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From "Hoss Man (JIRA)" <j...@apache.org>
Subject [jira] [Commented] (LUCENE-4025) ReferenceManager.maybeRefresh should allow the caller to block
Date Mon, 30 Apr 2012 16:55:48 GMT

    [ https://issues.apache.org/jira/browse/LUCENE-4025?page=com.atlassian.jira.plugin.system.issuetabpanels:comment-tabpanel&focusedCommentId=13265027#comment-13265027
] 

Hoss Man commented on LUCENE-4025:
----------------------------------

isn't this exactly why things like the ExecutorService and/or Future APIs exist?  let the
caller decide if they want the methods they call to be executed in the current thread or as
part of a thread pool and/or block until the logic is executed (with a possible time limit)
                
> ReferenceManager.maybeRefresh should allow the caller to block
> --------------------------------------------------------------
>
>                 Key: LUCENE-4025
>                 URL: https://issues.apache.org/jira/browse/LUCENE-4025
>             Project: Lucene - Java
>          Issue Type: Improvement
>          Components: core/search
>            Reporter: Shai Erera
>            Priority: Minor
>             Fix For: 4.0
>
>
> ReferenceManager.maybeRefresh() returns a boolean today, specifying whether the maybeRefresh
logic was executed by the caller or not. If it's false, it means that another thread is currently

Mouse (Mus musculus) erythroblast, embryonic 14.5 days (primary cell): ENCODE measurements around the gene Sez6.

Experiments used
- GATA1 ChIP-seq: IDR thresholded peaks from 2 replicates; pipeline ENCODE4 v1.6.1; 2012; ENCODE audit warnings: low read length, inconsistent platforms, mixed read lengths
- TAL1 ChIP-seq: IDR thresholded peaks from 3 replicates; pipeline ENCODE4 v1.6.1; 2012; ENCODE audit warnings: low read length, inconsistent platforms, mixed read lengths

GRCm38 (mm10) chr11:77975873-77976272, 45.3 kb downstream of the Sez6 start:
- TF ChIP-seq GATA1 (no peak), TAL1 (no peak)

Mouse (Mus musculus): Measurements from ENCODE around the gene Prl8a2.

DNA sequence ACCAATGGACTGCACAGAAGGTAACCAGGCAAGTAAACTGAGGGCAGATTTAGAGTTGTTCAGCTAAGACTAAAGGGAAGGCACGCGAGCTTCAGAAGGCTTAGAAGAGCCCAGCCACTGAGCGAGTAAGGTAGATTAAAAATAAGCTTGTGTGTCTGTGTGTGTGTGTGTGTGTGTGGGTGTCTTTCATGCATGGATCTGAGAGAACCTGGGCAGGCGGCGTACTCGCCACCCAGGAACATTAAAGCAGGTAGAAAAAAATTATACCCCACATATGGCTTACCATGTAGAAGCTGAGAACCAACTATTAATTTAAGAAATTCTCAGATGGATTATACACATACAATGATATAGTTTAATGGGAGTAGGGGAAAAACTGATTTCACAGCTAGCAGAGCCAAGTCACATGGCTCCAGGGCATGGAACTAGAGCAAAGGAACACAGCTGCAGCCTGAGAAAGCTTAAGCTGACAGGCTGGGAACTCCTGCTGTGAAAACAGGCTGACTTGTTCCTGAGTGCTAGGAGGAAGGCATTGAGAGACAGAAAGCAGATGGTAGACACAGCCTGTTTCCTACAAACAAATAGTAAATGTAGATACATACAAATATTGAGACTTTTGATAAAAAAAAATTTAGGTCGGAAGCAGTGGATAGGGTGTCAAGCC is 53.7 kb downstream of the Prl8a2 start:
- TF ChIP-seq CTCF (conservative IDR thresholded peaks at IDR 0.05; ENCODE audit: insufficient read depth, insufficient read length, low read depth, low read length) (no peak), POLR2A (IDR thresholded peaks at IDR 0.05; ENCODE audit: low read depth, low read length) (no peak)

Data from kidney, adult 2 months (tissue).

refreshing and the call returns immediately.
> I think that that's inconvenient to the caller. I.e., if you wanted to do something like:
> {code}
> writer.commit();
> searcherManager.maybeRefresh();
> searcherManager.acquire();
> {code}
> It'd be better if you could guarantee that when the maybeRefresh() call returned, the
follow on acquire() will return a refreshed IndexSearcher. Even if you omit the commit instruction,
it'd be good if you can guarantee that.
> I don't quite see the benefit of having the caller thread not block if there's another
thread currently refreshing. In, I believe, most cases, you'd anyway have just one thread
calling maybeRefresh(). Even if not, the only benefit of not blocking is if you have commit()
followed by maybeRefresh() logic done by some threads, while other threads acquire searchers
- maybe then you wouldn't care if another thread is currently doing the refresh?
> Actually, I tend to think that not blocking is buggy? I mean, what if two threads do
commit() + maybeRefresh(). The first thread finishes commit, enters maybeRefresh(), acquires
the lock and reopens the Reader. Then the second thread does its commit(), enters maybeRefresh,
fails to obtain the lock and exits. Its changes won't be exposed by SM until the next maybeRefresh()
is called.
> So it looks to me like current logic may be buggy in that sense?

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